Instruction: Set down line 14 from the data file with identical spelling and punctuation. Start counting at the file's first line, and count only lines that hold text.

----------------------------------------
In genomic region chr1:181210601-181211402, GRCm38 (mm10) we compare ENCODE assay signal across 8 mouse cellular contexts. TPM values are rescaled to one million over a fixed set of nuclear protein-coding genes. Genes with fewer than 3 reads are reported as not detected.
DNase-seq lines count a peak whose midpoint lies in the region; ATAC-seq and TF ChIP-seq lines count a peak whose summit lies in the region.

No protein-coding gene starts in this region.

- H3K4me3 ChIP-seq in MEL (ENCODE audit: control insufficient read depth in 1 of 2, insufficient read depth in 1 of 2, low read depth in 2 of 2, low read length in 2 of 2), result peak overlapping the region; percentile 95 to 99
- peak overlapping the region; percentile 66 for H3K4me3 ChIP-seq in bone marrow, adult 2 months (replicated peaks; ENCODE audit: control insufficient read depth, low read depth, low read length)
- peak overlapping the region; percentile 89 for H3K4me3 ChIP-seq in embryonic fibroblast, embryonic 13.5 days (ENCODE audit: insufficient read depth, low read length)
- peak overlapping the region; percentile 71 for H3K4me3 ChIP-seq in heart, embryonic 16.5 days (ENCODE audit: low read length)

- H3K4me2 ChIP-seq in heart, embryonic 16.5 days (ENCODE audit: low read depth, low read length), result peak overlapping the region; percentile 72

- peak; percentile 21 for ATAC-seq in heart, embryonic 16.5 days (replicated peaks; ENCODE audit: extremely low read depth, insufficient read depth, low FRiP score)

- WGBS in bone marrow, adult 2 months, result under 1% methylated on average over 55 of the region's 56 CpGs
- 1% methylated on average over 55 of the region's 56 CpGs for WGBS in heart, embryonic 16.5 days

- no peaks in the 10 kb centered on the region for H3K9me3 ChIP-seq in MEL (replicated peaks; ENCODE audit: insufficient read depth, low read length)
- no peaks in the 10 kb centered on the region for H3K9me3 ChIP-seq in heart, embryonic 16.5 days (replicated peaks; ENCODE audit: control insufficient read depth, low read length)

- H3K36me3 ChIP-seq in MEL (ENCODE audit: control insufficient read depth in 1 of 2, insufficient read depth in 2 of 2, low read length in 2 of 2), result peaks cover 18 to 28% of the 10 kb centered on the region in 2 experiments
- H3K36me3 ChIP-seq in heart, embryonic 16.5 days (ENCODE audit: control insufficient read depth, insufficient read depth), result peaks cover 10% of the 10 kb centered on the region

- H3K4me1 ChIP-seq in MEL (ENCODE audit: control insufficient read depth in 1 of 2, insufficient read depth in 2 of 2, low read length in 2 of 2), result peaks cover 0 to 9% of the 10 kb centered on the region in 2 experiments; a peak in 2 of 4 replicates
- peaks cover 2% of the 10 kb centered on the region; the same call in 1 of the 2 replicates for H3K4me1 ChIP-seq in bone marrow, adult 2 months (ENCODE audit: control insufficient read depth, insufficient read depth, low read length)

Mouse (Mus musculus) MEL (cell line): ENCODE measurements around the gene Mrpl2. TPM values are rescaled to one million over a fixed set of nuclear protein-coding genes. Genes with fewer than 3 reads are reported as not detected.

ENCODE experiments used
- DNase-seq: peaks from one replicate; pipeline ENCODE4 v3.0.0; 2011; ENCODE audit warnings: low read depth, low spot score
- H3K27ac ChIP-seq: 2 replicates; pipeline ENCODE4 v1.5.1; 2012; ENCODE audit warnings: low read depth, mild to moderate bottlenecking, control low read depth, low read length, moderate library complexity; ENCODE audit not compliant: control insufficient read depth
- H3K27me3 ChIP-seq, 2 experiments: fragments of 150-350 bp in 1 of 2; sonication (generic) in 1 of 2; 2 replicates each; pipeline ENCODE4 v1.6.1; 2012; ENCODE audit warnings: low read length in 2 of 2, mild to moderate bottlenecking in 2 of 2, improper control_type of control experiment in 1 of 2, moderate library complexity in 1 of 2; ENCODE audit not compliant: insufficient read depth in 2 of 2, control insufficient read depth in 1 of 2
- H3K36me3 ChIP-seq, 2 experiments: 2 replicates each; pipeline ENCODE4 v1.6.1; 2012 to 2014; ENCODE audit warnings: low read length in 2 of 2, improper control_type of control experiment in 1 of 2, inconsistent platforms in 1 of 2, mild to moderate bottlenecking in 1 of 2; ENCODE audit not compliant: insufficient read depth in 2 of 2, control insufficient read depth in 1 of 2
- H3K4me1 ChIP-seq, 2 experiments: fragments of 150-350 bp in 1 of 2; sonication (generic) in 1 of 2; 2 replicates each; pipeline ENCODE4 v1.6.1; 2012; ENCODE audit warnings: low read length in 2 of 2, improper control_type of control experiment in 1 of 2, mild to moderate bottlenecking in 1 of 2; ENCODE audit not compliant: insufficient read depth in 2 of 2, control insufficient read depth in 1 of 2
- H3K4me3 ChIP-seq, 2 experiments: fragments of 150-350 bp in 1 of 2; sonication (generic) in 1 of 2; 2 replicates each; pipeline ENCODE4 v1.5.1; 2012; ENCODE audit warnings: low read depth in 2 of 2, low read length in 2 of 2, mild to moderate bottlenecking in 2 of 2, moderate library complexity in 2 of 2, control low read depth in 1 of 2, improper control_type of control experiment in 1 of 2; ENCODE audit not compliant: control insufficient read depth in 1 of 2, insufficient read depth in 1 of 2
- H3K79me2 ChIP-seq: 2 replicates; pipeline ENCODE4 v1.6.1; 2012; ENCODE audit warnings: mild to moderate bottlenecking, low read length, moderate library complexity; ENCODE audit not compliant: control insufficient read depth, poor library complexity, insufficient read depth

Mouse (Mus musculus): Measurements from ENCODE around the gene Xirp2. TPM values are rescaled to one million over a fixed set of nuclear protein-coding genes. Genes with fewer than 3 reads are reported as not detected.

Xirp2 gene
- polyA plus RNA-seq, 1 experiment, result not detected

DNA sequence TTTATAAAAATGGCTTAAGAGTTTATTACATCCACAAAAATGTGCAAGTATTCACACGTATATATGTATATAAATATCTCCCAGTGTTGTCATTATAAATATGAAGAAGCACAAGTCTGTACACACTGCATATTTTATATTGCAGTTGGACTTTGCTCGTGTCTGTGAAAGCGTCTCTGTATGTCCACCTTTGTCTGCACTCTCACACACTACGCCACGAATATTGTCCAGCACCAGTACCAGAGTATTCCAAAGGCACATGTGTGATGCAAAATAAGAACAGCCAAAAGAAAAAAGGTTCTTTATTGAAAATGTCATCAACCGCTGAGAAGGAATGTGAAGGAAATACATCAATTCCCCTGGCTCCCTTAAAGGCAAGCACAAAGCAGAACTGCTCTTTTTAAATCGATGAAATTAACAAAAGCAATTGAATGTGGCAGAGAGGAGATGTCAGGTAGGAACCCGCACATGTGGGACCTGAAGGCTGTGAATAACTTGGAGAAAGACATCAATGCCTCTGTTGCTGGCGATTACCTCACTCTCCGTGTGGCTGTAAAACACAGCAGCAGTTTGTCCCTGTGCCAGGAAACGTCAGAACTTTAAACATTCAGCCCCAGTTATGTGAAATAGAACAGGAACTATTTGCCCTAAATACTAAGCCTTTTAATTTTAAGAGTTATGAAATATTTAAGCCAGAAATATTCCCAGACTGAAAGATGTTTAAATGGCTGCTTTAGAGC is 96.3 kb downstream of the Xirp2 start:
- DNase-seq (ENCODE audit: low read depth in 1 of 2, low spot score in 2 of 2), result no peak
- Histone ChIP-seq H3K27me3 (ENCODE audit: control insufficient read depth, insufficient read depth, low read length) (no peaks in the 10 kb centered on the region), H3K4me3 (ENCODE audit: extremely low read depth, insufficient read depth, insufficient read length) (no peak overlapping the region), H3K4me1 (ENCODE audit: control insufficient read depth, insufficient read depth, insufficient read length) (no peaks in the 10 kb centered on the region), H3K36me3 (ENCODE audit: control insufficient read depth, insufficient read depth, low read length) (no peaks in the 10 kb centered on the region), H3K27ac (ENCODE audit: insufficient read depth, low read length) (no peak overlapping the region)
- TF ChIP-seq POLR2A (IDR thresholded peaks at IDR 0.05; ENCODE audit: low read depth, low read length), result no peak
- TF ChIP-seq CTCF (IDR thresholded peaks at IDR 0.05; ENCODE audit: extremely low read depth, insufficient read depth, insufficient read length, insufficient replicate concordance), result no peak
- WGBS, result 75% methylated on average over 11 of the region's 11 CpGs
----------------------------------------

- H3K36me3 ChIP-seq in MEL (ENCODE audit: control insufficient read depth in 1 of 2, insufficient read depth in 2 of 2, low read length in 2 of 2), result peaks cover 18 to 28% of the 10 kb centered on the region in 2 experiments